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Oral Cancer

Oral cancer or mouth cancer is any cancerous tissue growth located in the oral cavity.

Signs & Symptoms:

  • Persistent mouth sore
  • Pain: Persistent mouth pain is another common oral cancer sign
  • A lump or thickening in the cheek
  • A white or red patch on the gums, tongue, tonsil, or lining of the mouth
  • A sore throat or feeling that something is caught in the throat that does not go away
  • Difficulty swallowing or chewing
  • Difficulty moving the jaw or tongue
  • Numbness of the tongue or elsewhere in the mouth
  • Jaw swelling that makes dentures hurt or fit poorly
  • Loosening of the teeth
  • Pain in the teeth or jaw
  • Voice changes
  • A lump in the neck
  • Weight loss
  • Persistent bad breath

Risk Factors

  • Gender: Oral cancer and oropharyngeal cancer are twice as common in men as in women
  • Age: Two-thirds of individuals with this disease are over age 55
  • Ultraviolet Light
  • Genetic syndromes: Fanconi anemia & Dyskeratosis congenita:
  • Tobacco Use
  • Alcohol
  • Betel quid
  • Human Papillomavirus (HPV) Infection
  • Immune system suppression
  • Lichen planus
  • Graft-versus-host disease (GVHD)

Common Types:

  • Lip cancer
  • Mouth cancer
  • Tongue cancer


  • Physical examination
  • Endoscopy
  • Biopsy
  • Oral brush biopsy
  • X-ray
  • Barium Swallow
  • Computed Tomography (CT or CAT) Scan
  • Magnetic Resonance Imaging (MRI)
  • Ultrasound
  • Positron emission tomography (PET) scan



  • Always brush and floss your teeth regularly
  • Do not smoke (or chew) any type of tobacco product
  • Drink alcohol in moderation
  • Limit your exposure to the sun
  • Exercise regularly
  • Choose cancer-fighting foods in your diet
  • How you prepare those foods is also important in the prevention of cancer
  • See your dentist or dental hygienist regularly
  • Conduct a self exam at least once a month


  • Surgery
    Surgery is the removal of the tumor and some surrounding healthy tissue, known as a margin, during an operation. Sometimes surgery is followed by radiation therapy and/or chemotherapy. Depending on the location, stage, and pathology of the cancer, some people may need more than one operation to remove the cancer and to help restore the appearance and function of the affected tissues. The most common surgical procedures for the removal of oral and oropharyngeal cancer include:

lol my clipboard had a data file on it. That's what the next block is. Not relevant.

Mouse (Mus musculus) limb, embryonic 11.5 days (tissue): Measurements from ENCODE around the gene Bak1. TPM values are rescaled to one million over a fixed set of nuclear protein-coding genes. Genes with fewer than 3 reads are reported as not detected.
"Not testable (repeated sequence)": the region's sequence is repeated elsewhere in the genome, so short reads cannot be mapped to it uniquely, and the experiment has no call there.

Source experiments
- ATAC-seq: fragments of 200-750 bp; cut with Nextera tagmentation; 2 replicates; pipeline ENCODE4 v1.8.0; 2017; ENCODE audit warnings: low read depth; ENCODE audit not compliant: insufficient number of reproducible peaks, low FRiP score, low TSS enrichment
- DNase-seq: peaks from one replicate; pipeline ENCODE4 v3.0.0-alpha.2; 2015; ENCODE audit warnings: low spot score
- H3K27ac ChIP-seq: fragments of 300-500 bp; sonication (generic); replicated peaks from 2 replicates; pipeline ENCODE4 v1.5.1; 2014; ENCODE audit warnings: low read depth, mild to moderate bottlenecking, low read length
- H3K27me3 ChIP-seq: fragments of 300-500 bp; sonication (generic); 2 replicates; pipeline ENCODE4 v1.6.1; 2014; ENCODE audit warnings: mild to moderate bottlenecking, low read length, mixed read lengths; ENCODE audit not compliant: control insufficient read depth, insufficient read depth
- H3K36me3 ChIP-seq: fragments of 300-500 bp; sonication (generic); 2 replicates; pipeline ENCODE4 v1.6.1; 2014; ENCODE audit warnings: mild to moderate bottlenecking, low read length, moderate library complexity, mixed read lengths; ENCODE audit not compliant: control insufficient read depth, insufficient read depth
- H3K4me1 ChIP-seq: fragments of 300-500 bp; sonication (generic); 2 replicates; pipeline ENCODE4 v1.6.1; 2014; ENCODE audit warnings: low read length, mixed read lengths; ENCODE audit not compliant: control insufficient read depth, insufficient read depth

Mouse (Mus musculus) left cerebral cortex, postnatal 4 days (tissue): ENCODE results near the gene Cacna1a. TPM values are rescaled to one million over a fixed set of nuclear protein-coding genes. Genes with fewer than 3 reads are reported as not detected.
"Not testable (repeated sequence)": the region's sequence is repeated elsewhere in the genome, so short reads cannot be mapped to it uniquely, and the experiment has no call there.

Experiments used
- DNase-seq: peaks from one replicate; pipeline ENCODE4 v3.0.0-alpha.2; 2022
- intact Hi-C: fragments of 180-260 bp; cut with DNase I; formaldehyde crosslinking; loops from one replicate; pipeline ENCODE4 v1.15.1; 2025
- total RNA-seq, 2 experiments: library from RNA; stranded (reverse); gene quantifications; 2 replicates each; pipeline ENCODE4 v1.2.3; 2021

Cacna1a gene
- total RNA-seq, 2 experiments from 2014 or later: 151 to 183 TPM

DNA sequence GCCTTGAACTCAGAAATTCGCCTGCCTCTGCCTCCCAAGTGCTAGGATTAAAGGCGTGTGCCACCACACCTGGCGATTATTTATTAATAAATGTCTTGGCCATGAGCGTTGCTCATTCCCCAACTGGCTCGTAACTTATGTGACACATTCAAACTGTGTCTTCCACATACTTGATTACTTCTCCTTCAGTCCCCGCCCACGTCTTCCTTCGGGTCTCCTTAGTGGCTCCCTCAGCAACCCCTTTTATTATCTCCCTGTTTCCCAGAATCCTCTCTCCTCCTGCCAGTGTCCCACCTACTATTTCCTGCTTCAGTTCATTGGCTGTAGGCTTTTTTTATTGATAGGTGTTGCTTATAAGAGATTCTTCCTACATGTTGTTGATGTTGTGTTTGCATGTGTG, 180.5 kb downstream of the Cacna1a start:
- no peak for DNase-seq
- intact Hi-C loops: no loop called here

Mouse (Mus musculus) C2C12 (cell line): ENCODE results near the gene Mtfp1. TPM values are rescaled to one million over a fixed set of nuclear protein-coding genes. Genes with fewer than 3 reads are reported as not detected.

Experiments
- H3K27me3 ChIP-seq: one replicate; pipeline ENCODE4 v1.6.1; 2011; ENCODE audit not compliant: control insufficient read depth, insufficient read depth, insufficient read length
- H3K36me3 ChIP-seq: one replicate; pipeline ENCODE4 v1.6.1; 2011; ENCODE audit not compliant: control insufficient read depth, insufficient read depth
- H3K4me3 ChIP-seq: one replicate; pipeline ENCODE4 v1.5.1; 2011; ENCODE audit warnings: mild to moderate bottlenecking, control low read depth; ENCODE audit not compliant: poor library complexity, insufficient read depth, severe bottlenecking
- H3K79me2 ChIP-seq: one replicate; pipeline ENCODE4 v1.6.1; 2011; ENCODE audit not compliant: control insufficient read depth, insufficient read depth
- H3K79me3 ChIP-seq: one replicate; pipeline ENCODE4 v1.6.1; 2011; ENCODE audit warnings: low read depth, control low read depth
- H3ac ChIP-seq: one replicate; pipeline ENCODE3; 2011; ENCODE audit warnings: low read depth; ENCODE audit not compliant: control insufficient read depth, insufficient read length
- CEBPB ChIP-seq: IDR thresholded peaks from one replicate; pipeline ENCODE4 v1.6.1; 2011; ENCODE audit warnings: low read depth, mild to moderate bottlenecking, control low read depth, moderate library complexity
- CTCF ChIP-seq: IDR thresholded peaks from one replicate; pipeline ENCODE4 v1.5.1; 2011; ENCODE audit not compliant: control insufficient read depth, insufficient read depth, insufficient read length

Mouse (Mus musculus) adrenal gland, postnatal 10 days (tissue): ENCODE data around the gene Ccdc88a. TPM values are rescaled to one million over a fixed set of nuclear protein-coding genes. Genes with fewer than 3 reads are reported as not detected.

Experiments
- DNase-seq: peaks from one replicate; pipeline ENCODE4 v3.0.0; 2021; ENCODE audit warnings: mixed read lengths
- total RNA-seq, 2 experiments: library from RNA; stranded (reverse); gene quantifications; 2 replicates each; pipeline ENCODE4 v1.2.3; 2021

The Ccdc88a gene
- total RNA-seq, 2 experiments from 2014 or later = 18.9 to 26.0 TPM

• Primary tumor surgery: The tumor and a margin of healthy tissue are removed to decrease the chance that any cancerous cells will be left behind. The tumor can be removed through the mouth or through an incision in the neck. A mandibulotomy, in which the jawbone is split to access the tumor, may also be required.
    • Glossectomy: This is the partial or total removal of the tongue
    • Mandibulectomy: If the tumor has entered a jawbone but not spread into the bone, then a piece of the jawbone or the whole jawbone will be removed. If there is evidence of destruction of the jawbone on an x-ray, then the entire bone may need to be removed.
    • Maxillectomy: This surgery removes part or all of the hard palate, which is the bony roof of the mouth. Prostheses (artificial devices), or more recently, the use of flaps of soft tissue with and without bone can be placed to fill gaps created during this operation
    • Neck dissection: Cancer of the oral cavity and oropharynx often spreads to lymph nodes in the neck. It may be necessary to remove some or all of these lymph nodes using a surgical procedure called a neck dissection.
    • Laryngectomy: A laryngectomy is the complete or partial removal of the larynx or voice box. The larynx is critical to swallowing because it protects the airway from food and liquid entering the trachea or windpipe and reaching the lungs, which can cause pneumonia. A laryngectomy is rarely needed to treat oral or oropharyngeal cancer.
  • Radiation Therapy:
    Radiation therapy is the use of high-energy x-rays or other particles to destroy cancer cells. External-beam radiation therapy is the most common type of radiation treatment for oral and oropharyngeal cancer. During external-beam radiation therapy, a radiation beam produced by a machine outside the body is aimed at the tumor. This is generally done as an outpatient procedure. Internal radiation therapy is given using implants. Internal radiation therapy involves tiny pellets or rods containing radioactive materials that are surgically implanted in or near the cancer site. The implant is left in place for several days while the person stays in the hospital.
  • Chemotherapy
    Chemotherapy is the use of drugs to destroy cancer cells, usually by stopping the cancer cells’ ability to grow and divide.
  • Immunotherapy
    Immunotherapy, also called biologic therapy, is designed to boost the body’s natural defenses to fight cancer. It uses materials made either by the body or in a laboratory to improve, target, or restore immune system function..
  • Targeted therapy
    Targeted therapy is a treatment that targets the cancer’s specific genes, proteins, or the tissue environment that contributes to cancer growth and survival. This type of treatment blocks the growth and spread of cancer cells while limiting damage to healthy cells.  

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